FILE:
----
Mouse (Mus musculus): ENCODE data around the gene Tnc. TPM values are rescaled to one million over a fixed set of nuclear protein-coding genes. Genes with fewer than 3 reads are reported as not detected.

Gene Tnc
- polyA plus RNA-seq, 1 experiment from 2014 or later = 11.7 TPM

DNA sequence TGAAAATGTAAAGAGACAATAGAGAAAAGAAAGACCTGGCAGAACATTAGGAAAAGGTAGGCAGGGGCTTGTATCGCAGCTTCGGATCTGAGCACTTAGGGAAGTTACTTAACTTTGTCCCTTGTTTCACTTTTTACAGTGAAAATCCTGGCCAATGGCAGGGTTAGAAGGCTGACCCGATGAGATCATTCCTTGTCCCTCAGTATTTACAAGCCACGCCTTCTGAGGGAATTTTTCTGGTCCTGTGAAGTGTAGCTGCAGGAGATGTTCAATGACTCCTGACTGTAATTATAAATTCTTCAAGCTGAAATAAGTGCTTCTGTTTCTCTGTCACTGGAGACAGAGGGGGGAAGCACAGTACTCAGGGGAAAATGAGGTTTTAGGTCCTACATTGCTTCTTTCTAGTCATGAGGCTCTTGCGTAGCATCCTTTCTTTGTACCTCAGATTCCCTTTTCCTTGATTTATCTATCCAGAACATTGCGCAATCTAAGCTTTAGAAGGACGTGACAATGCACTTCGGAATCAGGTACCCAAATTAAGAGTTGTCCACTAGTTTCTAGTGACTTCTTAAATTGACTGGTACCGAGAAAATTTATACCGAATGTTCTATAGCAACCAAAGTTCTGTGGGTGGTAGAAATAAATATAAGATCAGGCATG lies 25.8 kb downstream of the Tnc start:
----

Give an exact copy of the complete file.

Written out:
Mouse (Mus musculus): ENCODE data around the gene Tnc. TPM values are rescaled to one million over a fixed set of nuclear protein-coding genes. Genes with fewer than 3 reads are reported as not detected.

Gene Tnc
- polyA plus RNA-seq, 1 experiment from 2014 or later = 11.7 TPM

DNA sequence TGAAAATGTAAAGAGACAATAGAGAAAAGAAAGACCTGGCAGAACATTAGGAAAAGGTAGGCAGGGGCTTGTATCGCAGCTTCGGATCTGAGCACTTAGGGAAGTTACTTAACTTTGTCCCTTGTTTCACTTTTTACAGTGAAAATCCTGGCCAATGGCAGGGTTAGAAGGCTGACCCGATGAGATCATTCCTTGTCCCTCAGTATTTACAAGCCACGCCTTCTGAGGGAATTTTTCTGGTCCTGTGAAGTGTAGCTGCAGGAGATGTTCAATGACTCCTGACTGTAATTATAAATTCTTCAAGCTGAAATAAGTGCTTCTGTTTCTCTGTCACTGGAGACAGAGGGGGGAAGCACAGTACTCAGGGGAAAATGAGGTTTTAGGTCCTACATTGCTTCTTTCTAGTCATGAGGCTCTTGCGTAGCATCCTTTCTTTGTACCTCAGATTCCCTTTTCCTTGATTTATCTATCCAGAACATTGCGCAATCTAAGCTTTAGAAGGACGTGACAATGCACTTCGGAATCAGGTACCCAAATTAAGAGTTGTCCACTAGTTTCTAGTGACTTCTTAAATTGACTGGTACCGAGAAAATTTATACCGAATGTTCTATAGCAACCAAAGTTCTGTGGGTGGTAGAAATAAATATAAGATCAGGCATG lies 25.8 kb downstream of the Tnc start: